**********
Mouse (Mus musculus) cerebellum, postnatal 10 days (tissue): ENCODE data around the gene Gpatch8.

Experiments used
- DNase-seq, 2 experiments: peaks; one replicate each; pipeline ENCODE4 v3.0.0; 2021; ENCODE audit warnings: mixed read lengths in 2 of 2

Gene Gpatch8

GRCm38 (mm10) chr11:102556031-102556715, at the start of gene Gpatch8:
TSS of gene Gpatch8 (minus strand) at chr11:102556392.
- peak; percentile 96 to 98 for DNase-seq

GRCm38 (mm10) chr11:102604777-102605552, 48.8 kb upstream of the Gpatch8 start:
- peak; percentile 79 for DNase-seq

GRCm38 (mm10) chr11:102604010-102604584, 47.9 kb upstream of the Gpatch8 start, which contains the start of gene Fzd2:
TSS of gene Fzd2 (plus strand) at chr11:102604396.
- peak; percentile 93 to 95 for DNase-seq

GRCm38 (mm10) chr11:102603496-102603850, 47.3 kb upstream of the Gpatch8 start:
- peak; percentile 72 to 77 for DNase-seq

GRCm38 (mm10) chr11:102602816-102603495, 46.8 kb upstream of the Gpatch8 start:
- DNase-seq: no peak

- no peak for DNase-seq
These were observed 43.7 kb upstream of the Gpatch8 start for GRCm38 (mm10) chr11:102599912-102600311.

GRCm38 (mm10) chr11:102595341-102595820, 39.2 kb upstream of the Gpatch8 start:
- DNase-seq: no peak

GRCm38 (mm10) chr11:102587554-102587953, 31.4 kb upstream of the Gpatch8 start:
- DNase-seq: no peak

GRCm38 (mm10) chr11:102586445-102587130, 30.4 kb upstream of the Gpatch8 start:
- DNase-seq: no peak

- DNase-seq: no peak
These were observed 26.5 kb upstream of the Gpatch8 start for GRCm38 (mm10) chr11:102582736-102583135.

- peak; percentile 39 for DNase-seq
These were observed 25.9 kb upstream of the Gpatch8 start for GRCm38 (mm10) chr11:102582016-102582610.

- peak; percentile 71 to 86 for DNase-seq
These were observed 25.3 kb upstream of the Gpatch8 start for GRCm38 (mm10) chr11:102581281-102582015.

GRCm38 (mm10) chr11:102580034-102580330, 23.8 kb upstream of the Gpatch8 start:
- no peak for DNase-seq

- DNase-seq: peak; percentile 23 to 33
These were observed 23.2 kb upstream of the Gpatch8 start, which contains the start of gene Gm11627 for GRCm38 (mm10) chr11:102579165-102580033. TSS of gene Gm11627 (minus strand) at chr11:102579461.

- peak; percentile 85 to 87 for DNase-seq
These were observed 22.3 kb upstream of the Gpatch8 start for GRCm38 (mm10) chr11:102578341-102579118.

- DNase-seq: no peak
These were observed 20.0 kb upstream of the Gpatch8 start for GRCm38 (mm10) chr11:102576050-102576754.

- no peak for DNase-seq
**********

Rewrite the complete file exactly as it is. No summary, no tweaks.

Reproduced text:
Mouse (Mus musculus) cerebellum, postnatal 10 days (tissue): ENCODE data around the gene Gpatch8.

Experiments used
- DNase-seq, 2 experiments: peaks; one replicate each; pipeline ENCODE4 v3.0.0; 2021; ENCODE audit warnings: mixed read lengths in 2 of 2

Gene Gpatch8

GRCm38 (mm10) chr11:102556031-102556715, at the start of gene Gpatch8:
TSS of gene Gpatch8 (minus strand) at chr11:102556392.
- peak; percentile 96 to 98 for DNase-seq

GRCm38 (mm10) chr11:102604777-102605552, 48.8 kb upstream of the Gpatch8 start:
- peak; percentile 79 for DNase-seq

GRCm38 (mm10) chr11:102604010-102604584, 47.9 kb upstream of the Gpatch8 start, which contains the start of gene Fzd2:
TSS of gene Fzd2 (plus strand) at chr11:102604396.
- peak; percentile 93 to 95 for DNase-seq

GRCm38 (mm10) chr11:102603496-102603850, 47.3 kb upstream of the Gpatch8 start:
- peak; percentile 72 to 77 for DNase-seq

GRCm38 (mm10) chr11:102602816-102603495, 46.8 kb upstream of the Gpatch8 start:
- DNase-seq: no peak

- no peak for DNase-seq
These were observed 43.7 kb upstream of the Gpatch8 start for GRCm38 (mm10) chr11:102599912-102600311.

GRCm38 (mm10) chr11:102595341-102595820, 39.2 kb upstream of the Gpatch8 start:
- DNase-seq: no peak

GRCm38 (mm10) chr11:102587554-102587953, 31.4 kb upstream of the Gpatch8 start:
- DNase-seq: no peak

GRCm38 (mm10) chr11:102586445-102587130, 30.4 kb upstream of the Gpatch8 start:
- DNase-seq: no peak

- DNase-seq: no peak
These were observed 26.5 kb upstream of the Gpatch8 start for GRCm38 (mm10) chr11:102582736-102583135.

- peak; percentile 39 for DNase-seq
These were observed 25.9 kb upstream of the Gpatch8 start for GRCm38 (mm10) chr11:102582016-102582610.

- peak; percentile 71 to 86 for DNase-seq
These were observed 25.3 kb upstream of the Gpatch8 start for GRCm38 (mm10) chr11:102581281-102582015.

GRCm38 (mm10) chr11:102580034-102580330, 23.8 kb upstream of the Gpatch8 start:
- no peak for DNase-seq

- DNase-seq: peak; percentile 23 to 33
These were observed 23.2 kb upstream of the Gpatch8 start, which contains the start of gene Gm11627 for GRCm38 (mm10) chr11:102579165-102580033. TSS of gene Gm11627 (minus strand) at chr11:102579461.

- peak; percentile 85 to 87 for DNase-seq
These were observed 22.3 kb upstream of the Gpatch8 start for GRCm38 (mm10) chr11:102578341-102579118.

- DNase-seq: no peak
These were observed 20.0 kb upstream of the Gpatch8 start for GRCm38 (mm10) chr11:102576050-102576754.

- no peak for DNase-seq